Mitch Winehouse, Gordon gravely informs us, has a difficult conundrum this morning:
AMY WINEHOUSE’s husband BLAKE FIELDER-CIVIL has sent a vile and abusive letter to her dad MITCH.
The six-page poison pen note from prison is packed with violent threats and abuse aimed at the cabbie.
Really? It seems a little strange that this would have come from prison, but carry on.
The letter is now in the hands of the police and solicitors as Mitch weighs up a difficult conundrum — press charges and risk his relationship with Amy or let the waste of space off the hook again.
It's not clear how a letter can be in two very different sets of hands at once; nor, indeed, how Winehouse would have thought that the choice about charges would be his after giving the letter to the police - whether he pressed charges or not, surely - if Smart's descriptions of the letter are true - there'd be more than enough for the cops to move with without Winehouse pressing charges?
And wouldn't Amy be just as - more - upset if the whole sorry saga ended up in the pages of the popular prints, with or without a police investigation? Oh.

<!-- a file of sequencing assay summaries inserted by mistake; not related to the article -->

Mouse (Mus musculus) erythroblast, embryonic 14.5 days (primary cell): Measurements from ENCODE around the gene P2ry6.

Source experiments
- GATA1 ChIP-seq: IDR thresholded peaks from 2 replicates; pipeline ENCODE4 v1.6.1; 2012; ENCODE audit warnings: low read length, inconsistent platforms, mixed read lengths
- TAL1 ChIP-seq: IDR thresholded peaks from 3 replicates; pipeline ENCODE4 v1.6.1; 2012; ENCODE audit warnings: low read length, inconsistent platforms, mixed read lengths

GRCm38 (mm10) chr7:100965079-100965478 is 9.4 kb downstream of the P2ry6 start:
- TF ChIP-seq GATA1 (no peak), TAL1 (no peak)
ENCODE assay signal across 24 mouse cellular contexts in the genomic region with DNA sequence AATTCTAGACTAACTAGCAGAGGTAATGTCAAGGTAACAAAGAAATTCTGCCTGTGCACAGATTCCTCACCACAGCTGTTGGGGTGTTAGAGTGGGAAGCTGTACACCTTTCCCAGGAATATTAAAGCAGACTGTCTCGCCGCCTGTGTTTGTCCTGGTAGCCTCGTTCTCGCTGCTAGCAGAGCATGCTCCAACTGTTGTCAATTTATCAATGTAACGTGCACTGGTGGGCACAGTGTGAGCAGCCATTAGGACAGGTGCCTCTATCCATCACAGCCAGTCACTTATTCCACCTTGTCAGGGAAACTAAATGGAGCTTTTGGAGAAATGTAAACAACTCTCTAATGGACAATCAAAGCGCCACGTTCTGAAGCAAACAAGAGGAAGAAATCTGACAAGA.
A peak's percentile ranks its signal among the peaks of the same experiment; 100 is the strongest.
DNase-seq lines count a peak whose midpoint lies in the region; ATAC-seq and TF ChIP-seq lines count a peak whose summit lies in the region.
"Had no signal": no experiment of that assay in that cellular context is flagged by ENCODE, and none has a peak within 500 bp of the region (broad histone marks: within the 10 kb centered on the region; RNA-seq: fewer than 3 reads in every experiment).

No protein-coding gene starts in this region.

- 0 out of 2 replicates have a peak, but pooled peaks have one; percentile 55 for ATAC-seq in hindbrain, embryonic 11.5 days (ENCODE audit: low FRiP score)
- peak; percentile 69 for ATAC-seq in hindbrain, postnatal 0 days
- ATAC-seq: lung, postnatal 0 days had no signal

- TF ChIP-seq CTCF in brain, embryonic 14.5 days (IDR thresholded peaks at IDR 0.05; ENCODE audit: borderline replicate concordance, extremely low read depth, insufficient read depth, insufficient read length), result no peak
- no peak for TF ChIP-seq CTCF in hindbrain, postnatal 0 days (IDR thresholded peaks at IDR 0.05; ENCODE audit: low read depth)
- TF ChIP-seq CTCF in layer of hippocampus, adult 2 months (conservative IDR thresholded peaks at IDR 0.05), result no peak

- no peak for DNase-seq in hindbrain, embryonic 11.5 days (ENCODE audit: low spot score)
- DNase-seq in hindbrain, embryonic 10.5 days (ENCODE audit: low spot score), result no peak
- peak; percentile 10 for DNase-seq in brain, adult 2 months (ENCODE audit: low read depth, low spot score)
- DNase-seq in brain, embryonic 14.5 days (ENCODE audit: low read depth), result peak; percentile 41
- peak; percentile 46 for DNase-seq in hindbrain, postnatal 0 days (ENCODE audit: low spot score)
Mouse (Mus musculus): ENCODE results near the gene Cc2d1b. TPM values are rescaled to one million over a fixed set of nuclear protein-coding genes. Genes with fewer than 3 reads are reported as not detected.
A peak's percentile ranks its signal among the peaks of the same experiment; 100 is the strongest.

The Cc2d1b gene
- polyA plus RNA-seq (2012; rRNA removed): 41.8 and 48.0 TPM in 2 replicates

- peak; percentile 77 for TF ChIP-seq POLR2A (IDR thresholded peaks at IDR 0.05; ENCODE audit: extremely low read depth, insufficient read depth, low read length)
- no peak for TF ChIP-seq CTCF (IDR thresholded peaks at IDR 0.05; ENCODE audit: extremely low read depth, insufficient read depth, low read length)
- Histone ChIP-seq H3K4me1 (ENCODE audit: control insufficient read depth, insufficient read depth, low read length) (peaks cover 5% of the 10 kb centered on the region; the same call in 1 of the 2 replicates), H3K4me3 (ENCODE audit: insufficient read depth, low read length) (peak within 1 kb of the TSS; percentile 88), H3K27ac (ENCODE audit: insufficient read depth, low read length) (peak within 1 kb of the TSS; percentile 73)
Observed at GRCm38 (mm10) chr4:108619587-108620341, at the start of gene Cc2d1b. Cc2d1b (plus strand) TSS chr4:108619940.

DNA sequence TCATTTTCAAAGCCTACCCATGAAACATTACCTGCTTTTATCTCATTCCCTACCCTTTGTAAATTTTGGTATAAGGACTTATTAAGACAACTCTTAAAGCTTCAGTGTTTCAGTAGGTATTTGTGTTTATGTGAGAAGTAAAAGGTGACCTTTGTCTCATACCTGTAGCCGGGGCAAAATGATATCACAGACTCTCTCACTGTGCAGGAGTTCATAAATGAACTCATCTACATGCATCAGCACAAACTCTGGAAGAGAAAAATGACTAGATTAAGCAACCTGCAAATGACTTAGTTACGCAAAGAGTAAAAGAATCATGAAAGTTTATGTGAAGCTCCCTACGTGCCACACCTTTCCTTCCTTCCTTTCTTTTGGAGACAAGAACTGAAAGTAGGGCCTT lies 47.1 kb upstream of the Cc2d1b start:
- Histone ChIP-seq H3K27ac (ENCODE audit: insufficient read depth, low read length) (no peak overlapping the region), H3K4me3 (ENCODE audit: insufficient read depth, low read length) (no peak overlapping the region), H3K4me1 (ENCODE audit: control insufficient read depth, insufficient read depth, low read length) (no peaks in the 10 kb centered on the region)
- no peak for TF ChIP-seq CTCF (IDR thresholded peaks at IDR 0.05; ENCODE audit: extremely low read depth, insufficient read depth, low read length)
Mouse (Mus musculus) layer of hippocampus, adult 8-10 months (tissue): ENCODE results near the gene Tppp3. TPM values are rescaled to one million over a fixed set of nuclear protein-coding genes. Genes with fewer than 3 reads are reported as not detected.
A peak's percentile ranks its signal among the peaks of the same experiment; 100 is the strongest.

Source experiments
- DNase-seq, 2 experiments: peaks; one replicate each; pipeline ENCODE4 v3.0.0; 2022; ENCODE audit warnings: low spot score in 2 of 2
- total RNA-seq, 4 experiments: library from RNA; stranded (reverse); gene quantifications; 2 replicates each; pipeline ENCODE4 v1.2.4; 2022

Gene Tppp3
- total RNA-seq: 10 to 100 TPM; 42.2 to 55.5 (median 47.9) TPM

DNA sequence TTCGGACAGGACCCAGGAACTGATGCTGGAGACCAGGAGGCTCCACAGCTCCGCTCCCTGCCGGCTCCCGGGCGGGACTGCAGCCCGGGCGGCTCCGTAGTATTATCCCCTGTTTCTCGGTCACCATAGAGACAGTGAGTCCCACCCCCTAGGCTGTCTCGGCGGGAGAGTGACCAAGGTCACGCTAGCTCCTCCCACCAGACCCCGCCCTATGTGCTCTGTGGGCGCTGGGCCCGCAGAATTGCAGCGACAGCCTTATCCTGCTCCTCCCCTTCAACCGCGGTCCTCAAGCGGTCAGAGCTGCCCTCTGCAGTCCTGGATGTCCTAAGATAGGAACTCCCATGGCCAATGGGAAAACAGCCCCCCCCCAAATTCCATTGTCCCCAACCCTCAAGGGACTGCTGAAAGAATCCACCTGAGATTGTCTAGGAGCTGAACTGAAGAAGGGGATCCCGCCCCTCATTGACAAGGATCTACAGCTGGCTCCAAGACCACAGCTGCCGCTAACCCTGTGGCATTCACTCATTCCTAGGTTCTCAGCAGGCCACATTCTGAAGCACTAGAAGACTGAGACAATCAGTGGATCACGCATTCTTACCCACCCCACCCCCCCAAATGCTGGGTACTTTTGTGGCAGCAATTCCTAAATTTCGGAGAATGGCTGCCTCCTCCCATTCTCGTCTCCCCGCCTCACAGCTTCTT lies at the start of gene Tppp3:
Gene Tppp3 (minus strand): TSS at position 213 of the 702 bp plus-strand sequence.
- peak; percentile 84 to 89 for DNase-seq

And how much truth is there in this tale? There's nothing to substantiate it beyond an odd quote from a "close pal" of Mitch's:
“I could hear Mitch physically shaking when he phoned to tell me about the letter."
You could hear a man shaking down a phoneline? Really? How does that work, exactly?
Even Gordon seems to lose faith in the tale by the end, suddenly switching to discuss how, erm, Sharleen Spiteri's daughter likes Amy Winehouse. For some reason. Perhaps there's going to be a run of 'what pop music the children of 1990s stars likes'. If there's a lot of space to be filled, anyway.
And there is a lot of space. There's no other explanation for this sort of thing:
Alesha turns flirty
Or rather "thirty". Do you see what he... oh, you did?